December 22, 2007

"The Assassination of Jesse James by the Coward Robert Ford"

Here's my full-length review from The American Conservative:

While Hollywood is routinely scorned as a haven for illiterates, the modern movie industry's clean little secret is its inordinate veneration of writers. Increasingly, screenwriters are allowed to direct their own scripts, turning the Auteur Theory into a reality a half century after it was concocted by fantasizing Frenchmen ignorant of how Golden Age Hollywood had actually worked.

No movie illustrates film folks' infatuation with the written word more than the accurate, intelligent, and magnificent-looking, yet unentertaining art Western "The Assassination of Jesse James by the Coward Robert Ford," in which Brad Pitt plays the celebrated outlaw and Casey Affleck (Ben's brother) is the sniveling young protégé who shot him in the back of the head in 1882. Writer-director Andrew Dominik has filmed the most faithful adaptation imaginable of Ron Hansen's eloquent and obsessively researched but interminable 1983 historical novel. In Hansen's vast portrait of "the old, weird America," we learn, for example, that Jesse was 5'8" and 155 pounds while his battle-axe mother was 6'0" and 228 pounds.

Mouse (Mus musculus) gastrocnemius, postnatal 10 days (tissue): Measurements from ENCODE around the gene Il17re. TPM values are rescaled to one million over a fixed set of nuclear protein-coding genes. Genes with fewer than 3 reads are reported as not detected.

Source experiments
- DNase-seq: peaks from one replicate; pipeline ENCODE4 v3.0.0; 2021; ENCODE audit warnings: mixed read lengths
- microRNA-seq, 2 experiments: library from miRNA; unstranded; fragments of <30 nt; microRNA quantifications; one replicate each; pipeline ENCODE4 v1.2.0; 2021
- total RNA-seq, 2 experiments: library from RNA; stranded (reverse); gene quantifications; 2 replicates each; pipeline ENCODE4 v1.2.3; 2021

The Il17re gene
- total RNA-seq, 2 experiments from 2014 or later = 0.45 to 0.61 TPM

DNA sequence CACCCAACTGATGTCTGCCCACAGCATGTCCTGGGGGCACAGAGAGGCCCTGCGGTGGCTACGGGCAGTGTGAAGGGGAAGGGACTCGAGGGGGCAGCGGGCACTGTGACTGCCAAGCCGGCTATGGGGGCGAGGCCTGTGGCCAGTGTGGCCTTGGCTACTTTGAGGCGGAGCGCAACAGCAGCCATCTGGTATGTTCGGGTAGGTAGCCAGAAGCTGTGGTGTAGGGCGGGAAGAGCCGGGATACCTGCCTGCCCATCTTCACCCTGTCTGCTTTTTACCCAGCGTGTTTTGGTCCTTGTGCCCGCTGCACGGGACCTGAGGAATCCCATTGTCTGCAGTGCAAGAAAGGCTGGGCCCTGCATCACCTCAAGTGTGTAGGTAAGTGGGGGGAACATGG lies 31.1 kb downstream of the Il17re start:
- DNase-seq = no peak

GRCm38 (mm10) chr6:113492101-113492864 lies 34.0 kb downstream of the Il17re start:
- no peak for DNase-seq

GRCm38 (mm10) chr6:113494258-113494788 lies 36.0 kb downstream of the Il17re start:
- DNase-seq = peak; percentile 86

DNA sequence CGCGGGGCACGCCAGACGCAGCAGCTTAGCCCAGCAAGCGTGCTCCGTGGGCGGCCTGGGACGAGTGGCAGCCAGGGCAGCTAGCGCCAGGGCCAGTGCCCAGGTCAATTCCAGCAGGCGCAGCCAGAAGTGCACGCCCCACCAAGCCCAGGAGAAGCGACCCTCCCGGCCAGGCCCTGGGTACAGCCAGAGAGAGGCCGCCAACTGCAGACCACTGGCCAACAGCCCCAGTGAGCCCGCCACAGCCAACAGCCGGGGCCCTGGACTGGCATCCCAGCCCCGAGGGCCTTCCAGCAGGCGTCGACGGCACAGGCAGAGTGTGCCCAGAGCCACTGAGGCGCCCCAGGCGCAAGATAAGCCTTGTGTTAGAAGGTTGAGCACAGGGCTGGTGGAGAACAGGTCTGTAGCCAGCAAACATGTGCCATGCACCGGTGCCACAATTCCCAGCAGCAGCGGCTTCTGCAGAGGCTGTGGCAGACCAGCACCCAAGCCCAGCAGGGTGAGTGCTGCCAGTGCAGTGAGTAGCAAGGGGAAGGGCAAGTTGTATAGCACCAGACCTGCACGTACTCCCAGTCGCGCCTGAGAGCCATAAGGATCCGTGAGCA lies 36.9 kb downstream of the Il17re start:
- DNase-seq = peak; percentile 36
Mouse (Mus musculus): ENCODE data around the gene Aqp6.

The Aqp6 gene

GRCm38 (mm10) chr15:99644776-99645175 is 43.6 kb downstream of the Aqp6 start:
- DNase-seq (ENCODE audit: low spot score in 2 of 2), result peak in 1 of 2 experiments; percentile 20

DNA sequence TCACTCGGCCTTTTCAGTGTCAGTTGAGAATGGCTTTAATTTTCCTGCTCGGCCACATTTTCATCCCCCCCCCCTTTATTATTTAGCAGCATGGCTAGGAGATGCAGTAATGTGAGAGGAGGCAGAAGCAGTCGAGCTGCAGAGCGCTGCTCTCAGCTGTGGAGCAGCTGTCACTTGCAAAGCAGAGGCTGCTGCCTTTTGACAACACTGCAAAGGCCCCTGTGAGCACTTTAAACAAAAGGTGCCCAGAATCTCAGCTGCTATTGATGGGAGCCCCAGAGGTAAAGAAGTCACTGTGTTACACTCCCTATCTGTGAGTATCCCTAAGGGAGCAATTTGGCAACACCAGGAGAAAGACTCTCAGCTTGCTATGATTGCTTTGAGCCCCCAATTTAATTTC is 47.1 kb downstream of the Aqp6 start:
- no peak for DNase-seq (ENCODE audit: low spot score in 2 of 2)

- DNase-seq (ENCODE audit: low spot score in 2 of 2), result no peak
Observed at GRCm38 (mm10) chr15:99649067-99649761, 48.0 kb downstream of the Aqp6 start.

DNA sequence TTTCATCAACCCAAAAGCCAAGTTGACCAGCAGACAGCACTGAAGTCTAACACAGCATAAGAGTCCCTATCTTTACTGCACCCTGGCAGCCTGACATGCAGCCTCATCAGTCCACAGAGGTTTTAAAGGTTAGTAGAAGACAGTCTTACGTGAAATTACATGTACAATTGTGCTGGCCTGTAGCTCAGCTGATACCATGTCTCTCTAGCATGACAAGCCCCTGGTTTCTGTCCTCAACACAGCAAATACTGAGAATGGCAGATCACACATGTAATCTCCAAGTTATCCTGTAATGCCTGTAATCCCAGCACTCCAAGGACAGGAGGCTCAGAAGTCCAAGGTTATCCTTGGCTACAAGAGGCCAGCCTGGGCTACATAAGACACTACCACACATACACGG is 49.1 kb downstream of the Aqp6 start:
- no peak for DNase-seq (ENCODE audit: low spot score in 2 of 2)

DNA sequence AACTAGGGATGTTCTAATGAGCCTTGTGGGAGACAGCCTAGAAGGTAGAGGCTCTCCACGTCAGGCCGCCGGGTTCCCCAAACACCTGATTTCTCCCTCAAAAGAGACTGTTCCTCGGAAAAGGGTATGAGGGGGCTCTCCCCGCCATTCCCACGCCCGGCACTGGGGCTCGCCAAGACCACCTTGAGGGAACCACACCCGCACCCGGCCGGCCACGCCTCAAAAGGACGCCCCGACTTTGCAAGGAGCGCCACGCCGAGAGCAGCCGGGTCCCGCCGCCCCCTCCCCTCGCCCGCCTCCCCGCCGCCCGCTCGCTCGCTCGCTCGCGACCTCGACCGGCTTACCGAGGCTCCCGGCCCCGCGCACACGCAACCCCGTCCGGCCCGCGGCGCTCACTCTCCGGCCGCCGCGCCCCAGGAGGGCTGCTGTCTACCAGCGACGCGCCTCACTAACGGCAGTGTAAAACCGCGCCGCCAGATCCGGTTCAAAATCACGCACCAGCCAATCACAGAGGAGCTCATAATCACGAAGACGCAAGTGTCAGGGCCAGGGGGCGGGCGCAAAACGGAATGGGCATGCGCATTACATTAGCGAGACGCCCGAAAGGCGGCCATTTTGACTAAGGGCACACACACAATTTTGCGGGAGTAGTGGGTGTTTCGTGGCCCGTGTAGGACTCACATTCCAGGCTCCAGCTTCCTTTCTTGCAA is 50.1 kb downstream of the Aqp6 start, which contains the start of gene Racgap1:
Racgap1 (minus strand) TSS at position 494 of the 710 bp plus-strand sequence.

Hansen is an admirable rarity among literary novelists. Besides attending Mass daily and playing golf weekly, he chooses inherently interesting subjects, such as Hitler's Niece. Hansen deserves a less reverent adapter than Dominik, who lifts vast slabs of voice-over narration straight from the book. Moreover, although "The Assassination of Jesse James by the Coward Robert Ford" is a reasonable title for an ambitious novel, whose highbrow readers likely possess some vague awareness of what happened, but movie audiences can't be expected to know any history, so the title becomes a post-modernist gimmick that cheats the film of suspense.

Dominik's impressive but dolorous effort about the Missouri murderers seems modeled on Terrence Malick's remarkable 1973 movie "Badlands" recounting Charles Starkweather's nearby 1959 crime spree. Unfortunately, its dirge-like pacing makes it more reminiscent of Malick's excruciatingly slow 2005 version of the Pocahontas tale, "The New World."

Still, while Malick was stuck with the pseudo-star Colin Farrell to play Captain John Smith, Dominik at least has a genuine matinee idol to portray his American legend. I suspect that Brad Pitt's career goal has always been to become a respected character actor like, say, Paul Giamatti. But cruel nature has condemned him to be a famous leading man. So he's best cast as a glamorous psychopath, such as Tyler Durden in "Fight Club," Achilles in "Troy," and now as the intuitive, mercurial gunman Jesse James.